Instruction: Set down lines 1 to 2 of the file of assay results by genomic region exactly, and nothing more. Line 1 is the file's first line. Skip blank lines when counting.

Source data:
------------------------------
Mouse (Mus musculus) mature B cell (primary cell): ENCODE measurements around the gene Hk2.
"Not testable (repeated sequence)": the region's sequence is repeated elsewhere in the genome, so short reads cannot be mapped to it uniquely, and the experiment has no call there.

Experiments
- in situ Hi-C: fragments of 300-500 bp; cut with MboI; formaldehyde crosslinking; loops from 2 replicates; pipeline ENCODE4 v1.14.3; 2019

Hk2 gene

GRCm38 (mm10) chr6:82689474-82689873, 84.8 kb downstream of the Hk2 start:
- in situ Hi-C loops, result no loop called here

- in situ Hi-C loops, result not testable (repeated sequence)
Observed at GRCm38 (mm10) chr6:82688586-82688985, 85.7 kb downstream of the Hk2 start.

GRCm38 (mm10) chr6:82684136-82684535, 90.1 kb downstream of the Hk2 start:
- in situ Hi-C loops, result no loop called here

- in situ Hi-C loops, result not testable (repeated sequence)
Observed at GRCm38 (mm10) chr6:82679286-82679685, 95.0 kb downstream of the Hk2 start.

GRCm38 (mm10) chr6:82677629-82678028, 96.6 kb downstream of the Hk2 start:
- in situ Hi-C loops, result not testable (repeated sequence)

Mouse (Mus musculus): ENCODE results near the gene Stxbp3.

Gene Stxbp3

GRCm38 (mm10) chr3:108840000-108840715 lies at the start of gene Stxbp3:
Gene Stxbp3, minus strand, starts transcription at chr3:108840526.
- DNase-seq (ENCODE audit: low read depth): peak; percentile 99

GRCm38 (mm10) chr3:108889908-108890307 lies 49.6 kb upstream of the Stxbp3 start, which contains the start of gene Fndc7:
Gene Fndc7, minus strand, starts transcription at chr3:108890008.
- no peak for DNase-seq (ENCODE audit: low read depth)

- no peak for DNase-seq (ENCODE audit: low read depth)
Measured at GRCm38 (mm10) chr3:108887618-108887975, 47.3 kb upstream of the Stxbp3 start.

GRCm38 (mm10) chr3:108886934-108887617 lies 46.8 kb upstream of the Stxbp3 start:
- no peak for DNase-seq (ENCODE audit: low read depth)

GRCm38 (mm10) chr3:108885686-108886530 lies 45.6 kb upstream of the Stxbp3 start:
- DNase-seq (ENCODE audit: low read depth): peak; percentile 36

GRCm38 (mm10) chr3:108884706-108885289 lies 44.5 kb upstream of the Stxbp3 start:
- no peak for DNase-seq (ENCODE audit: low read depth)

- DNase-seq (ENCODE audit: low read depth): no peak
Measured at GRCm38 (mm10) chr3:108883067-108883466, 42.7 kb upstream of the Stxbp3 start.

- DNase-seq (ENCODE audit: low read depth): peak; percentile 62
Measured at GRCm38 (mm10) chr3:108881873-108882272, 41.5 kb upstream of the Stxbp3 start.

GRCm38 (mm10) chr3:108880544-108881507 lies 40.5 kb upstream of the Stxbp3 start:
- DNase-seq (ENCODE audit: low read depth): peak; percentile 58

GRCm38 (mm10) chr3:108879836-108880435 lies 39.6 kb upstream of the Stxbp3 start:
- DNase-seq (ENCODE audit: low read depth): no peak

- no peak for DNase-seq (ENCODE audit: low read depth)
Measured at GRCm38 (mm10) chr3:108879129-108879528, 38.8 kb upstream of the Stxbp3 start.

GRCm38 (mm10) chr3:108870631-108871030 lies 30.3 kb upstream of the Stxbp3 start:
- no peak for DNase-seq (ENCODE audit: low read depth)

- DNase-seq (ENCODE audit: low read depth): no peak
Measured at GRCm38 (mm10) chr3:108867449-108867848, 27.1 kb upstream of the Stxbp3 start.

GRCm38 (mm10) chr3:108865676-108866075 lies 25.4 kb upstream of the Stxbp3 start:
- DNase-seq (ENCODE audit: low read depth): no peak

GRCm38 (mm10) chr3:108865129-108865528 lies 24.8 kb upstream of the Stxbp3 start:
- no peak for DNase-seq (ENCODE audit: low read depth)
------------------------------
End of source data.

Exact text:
Mouse (Mus musculus) mature B cell (primary cell): ENCODE measurements around the gene Hk2.
"Not testable (repeated sequence)": the region's sequence is repeated elsewhere in the genome, so short reads cannot be mapped to it uniquely, and the experiment has no call there.